Echinacea Purpurea Angustifolia - Herb, Root, Extract - Benefits, Information

Welcome To
SmartBodyz Nutrition
Your Online Source for Nutritional Supplements and Related Research

 Echinacea Purpurea Angustifolia - Herb, Root, Extract - Benefits, Information
Articles on
Herbs, etc.

A - K
Articles on
Herbs, etc.

L - Z
Shop Amazon! Buy anything from eBay!
Live Search


Pay it Forward ... Give You and Your Loved Ones the Gift of Health!
You can purchase from any of our affiliates by clicking their logo or link and it will take you to their site -- such as Shop Amazon!Once there, you can buy anything they sell in addition to any supplements you desire.


Echinacea Purpurea Angustifolia - Herb, Root, Extract - Benefits, Information
Reprinted by permission from Pat Whittington of Vitamin Research News

Echinacea, an herb native to North America, has played an important role in Native American medicine.  It was used by numerous tribes for many health issues including:  Sore mouth and gums, toothache, colds, and coughs.(4)

More recently, echinacea has been closely examined for its influence on immune cell proliferation, antibody production, and antiviral activities.(5)  One of the most popular uses of echinacea is for support and recovery from the common cold and influenza.  Two recent studies support the use of echinacea for this purpose.

In the first study, 108 patients with colds received either echinacea or placebo for eight weeks.(6)  Of those patients receiving the echinacea, 35.2% recovered and remained healthy while only 25.9% of the placebo group remained healthy.  When the patients became infected, the length of time between infections was 40 days for the echinacea group vs. only 25 days for placebo.  When infection did occur in patients receiving echinacea, effects were less severe and resolved quicker.  Patients showing evidence of weakened immune system (CD4/CD8 ratio) benefited the most from echinacea.

In a second study, 180 patients with influenza were given either an E. purpurea echinacea extract or a placebo.  The group receiving echinacea showed significant reduction of cold symptoms.(7)

Additional human studies have shown similar immune system support.  For example, patients with inoperable liver canc, following treatment with echinacea, experienced a dramatic reduction in the side effects associated with chemotherapy, an enhanced quality of life, improved immune function, and a significant rise in natural killer cell activity with CD4 levels.(8)  Some of the possible protective effects are mediated by the increase in cytokine production, such as increased levels of tumor necrosis factor-alpha (TNF-a) and interleukin-1 (IL-1).

In addition to its immuno-supportive actions, echinacea has also demonstrated mild antibacterial activity due largely to echinacoside, a complex caffeic acid derivative found in high concentrations in the root of E. angustifolia.  Echinacoside has been shown to be supportive in an antibacterial action against staphylococcus aureus, corynebacterium diphtheria, and proteus vulgaris.(1, 9, 10)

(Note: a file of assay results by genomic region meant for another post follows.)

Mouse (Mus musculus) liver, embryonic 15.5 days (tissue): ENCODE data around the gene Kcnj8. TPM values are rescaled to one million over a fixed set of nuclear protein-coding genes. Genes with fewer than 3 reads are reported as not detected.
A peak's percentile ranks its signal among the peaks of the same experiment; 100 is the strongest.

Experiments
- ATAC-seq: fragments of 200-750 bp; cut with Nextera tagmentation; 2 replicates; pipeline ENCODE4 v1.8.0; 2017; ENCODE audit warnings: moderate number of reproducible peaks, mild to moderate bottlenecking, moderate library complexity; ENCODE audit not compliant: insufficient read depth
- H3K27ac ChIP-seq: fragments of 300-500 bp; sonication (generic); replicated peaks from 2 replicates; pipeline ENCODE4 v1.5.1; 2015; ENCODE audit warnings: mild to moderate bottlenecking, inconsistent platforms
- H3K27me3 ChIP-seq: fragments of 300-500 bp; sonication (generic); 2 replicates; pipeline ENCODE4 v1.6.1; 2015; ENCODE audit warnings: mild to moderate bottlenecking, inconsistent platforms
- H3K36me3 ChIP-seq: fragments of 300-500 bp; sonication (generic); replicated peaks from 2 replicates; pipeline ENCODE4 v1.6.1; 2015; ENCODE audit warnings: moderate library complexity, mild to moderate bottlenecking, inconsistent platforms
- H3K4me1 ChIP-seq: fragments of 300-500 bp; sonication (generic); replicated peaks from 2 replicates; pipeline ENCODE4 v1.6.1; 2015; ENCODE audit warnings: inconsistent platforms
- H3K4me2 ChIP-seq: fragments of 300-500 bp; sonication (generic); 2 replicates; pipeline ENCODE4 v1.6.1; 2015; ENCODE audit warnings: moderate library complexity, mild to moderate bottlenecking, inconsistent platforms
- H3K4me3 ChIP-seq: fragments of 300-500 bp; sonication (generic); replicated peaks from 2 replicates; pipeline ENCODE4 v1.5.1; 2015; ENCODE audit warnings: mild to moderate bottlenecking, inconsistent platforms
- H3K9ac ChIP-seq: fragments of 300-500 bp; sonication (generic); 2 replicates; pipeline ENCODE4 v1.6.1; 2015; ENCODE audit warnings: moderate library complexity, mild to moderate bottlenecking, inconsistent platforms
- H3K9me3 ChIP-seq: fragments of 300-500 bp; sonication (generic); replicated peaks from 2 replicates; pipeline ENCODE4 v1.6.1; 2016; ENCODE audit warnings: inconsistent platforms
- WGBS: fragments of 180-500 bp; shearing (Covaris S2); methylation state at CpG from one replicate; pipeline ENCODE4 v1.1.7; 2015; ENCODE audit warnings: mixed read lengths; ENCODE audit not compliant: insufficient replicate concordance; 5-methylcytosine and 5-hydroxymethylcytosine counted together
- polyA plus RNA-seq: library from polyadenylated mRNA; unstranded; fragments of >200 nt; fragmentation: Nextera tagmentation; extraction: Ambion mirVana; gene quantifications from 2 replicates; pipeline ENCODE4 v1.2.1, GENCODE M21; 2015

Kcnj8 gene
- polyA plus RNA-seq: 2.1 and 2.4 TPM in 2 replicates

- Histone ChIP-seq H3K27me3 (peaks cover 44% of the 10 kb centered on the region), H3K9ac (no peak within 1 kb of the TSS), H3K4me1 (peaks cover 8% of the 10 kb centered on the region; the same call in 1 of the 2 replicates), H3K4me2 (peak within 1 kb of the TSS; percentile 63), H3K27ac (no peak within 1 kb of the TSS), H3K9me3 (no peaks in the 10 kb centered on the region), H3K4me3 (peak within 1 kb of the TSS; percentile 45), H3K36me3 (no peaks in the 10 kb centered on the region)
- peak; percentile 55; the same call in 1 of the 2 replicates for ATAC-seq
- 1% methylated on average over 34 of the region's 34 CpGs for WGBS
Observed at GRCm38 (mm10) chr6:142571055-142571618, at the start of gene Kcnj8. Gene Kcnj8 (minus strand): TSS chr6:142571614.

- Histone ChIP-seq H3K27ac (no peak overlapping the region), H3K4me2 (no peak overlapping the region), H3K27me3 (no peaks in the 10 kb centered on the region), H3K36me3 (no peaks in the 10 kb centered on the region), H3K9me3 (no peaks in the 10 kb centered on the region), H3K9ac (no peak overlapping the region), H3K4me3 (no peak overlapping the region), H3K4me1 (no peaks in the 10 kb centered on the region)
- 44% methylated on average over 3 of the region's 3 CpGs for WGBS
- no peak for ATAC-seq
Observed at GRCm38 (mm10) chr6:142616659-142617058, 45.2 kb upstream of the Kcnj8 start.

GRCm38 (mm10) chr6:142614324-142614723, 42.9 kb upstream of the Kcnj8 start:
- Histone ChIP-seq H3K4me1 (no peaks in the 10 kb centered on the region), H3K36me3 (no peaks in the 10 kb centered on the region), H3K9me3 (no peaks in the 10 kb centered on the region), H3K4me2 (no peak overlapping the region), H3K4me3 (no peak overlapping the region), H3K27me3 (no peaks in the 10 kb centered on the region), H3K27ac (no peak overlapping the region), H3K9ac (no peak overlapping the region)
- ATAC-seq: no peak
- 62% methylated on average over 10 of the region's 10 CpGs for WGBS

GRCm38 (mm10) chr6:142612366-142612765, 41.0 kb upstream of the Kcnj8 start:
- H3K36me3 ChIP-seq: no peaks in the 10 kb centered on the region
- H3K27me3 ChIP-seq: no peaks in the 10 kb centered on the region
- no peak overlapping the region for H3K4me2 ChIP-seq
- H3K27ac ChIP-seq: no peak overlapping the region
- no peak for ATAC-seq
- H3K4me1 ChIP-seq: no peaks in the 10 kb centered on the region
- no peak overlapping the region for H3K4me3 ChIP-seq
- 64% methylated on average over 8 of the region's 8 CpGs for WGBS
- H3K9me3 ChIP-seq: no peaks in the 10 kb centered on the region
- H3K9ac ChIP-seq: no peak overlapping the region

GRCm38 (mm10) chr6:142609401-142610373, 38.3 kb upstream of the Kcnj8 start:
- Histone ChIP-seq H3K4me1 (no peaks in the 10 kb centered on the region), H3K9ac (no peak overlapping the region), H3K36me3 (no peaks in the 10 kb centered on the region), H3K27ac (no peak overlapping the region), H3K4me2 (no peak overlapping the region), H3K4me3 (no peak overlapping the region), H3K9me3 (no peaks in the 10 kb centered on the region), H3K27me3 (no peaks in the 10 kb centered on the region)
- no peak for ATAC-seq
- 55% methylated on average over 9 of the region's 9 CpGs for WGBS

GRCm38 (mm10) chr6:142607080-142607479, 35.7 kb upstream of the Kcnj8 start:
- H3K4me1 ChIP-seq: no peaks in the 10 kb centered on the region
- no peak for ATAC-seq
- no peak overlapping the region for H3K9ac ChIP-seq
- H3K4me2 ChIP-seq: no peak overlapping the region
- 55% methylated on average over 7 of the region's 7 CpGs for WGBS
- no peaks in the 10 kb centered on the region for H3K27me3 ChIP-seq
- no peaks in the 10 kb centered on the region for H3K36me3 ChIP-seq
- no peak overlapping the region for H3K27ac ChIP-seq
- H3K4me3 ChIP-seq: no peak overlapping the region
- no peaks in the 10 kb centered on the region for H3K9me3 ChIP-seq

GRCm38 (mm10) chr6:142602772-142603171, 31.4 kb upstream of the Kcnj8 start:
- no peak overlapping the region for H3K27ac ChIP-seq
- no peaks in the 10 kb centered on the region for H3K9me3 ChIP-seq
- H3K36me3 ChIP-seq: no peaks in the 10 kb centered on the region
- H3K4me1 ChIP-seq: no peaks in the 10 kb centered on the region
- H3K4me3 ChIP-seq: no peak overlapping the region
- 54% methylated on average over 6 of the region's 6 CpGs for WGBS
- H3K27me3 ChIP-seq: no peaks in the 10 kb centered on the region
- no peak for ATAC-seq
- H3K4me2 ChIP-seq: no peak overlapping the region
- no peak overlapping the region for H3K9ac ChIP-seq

In addition, studies show that another herb that might be used in conjunction with echinacea is astragalus.  Astragalus leads to an increase in T-helper cell activity in both the immuno-deficient and healthy mice.  This effect has been noted in humans as well.

1. Zhao KS, Mancini C, Doria G. Enhancement of immune response in mice by astragalus membranaceus extracts. Immunopharmacolgy 20: 225-34, 1990.

2. Sun Y, Hersh E., Talpaz M, et al. Immune augmentation of local graft versus host reaction by traditional Chinese medicinal herbs. canc 52: 70-73, 1983.

3. Zhang Z, Wen Q, Liu C. Hepato-supportive effects of astragalus root. J Ethnopharmacol 30:145-49, 1990.

4. Hobbs C. Echinacea, a literature review.  HerbalGram 30:33-48, 1994.

5. Tyler VE. Report on the 41st Annual Congress of Medicinal Plant Research.   HerbalGram 30:66-74, 1994.

6. Schoneberger D: The influence of immune-supporting effects of pressed juice from Echinacea purpurea on the course and severity of colds.  Results of a double-blind study.  Forum Immunologie 8:2-12, 1992.

7. Braunig B, et al.: Echinacea purpurea radix for the immune response in flu-like infections.  Phytotherapy 13:7-13, 1992.

8. Brown DJ. Phytotherapy review and commentary. Townsend Letter for Doctors.   Aug/Sept: 789,1992.

9. Tyler VE. The Honest Herbal. Pharmaceutical Products Press, Binghamton. NY, pp 115-117, 1993.

10. Grieve M. A Modern Herbal, edited by F. Leyel, Hafner Press, New York. NY, p 265, 1974.

Warnings Information
  • Keep out of reach of children,

  • Do not exceed recommended dosage,

  • If you have a bad reaction or side effects, discontinue use immediately,

  • When using echinacea purpurea angustifolia herb root extract, please inform your physician.

More Information:  Echinacea Angustifolia Root

Pricing Information:   Echinacea Purpurea Angustifolia


SmartBodyz Nutrition Home Page
1000 West 10th, Suite 218
Fort Worth, Texas 76102
Email: DG[at] - replace [at] with @
(helps prevent spam)
Copyright 1996-2019, SmartBodyz Nutrition -- all rights reserved.

MX GuardDog Spam Blocker

The information and statements made throughout this web site have not been endorsed/evaluated by the Food and Drug Administration or any other governmental authority, unless otherwise specifically noted.  We do not offer products or services for the benefits or purpose of diagnosis, prescription for, treatment of, or claims to prevent, mitigate or cure any viral or disease condition or be free from side effects.  Please, seek the advice of a competent medical professional about anything you read on our site.

BlogBlogLinks | Testimonials | Privacy | RSS Feed